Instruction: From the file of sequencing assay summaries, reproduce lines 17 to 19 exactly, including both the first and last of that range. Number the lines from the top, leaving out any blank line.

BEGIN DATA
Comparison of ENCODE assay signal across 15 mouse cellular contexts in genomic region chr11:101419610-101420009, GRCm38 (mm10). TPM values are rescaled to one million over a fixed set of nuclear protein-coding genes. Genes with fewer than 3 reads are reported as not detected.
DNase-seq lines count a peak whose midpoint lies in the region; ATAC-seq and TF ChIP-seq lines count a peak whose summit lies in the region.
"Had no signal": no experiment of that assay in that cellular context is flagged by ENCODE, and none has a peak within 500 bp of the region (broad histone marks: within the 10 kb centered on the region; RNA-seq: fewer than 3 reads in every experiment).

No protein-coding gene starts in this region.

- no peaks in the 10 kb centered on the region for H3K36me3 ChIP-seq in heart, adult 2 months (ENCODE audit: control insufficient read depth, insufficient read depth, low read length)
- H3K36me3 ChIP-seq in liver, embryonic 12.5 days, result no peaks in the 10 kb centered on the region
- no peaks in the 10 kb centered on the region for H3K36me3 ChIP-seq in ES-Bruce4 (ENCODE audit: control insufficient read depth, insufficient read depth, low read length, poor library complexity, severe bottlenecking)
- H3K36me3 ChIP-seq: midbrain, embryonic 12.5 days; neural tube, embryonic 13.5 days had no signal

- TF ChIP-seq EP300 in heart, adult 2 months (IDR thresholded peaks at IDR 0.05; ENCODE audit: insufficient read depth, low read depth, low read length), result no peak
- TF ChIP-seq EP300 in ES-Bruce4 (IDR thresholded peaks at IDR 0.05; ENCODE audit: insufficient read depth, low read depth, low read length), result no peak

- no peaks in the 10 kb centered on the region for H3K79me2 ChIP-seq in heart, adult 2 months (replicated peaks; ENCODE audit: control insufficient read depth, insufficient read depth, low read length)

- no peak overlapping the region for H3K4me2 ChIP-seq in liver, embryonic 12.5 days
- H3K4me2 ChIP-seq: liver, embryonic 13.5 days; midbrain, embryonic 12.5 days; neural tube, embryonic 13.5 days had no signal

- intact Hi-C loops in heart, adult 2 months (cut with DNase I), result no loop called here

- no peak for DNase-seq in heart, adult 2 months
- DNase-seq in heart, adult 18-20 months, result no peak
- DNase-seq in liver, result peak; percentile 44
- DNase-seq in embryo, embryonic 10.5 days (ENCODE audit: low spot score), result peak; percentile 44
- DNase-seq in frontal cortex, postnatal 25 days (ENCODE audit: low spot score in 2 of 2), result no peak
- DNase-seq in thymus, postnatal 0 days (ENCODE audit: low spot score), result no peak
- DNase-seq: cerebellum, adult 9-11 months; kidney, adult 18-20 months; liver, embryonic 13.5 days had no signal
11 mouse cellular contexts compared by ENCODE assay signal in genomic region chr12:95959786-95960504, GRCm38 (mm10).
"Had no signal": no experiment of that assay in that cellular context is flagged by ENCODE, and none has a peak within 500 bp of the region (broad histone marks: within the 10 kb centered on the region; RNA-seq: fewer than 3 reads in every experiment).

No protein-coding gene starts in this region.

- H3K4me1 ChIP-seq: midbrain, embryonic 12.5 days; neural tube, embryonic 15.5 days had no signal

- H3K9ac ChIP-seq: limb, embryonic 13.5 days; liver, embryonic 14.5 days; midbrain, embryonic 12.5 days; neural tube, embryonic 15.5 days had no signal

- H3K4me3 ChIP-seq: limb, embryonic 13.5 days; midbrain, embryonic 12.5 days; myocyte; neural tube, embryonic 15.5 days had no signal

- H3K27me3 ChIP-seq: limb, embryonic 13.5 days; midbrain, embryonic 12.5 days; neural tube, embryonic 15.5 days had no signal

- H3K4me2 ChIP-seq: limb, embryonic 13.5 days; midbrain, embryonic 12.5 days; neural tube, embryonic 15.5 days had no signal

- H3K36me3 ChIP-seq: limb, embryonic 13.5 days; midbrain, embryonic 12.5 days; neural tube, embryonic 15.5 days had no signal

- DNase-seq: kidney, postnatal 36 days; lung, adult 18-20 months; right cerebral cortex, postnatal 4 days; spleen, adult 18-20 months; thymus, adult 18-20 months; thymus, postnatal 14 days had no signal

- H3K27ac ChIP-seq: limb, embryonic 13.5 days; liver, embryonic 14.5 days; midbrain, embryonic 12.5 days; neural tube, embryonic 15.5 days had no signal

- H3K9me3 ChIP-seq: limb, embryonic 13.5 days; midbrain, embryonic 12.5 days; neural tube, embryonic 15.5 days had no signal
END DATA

- DNase-seq in liver, result peak; percentile 44
- DNase-seq in embryo, embryonic 10.5 days (ENCODE audit: low spot score), result peak; percentile 44
- DNase-seq in frontal cortex, postnatal 25 days (ENCODE audit: low spot score in 2 of 2), result no peak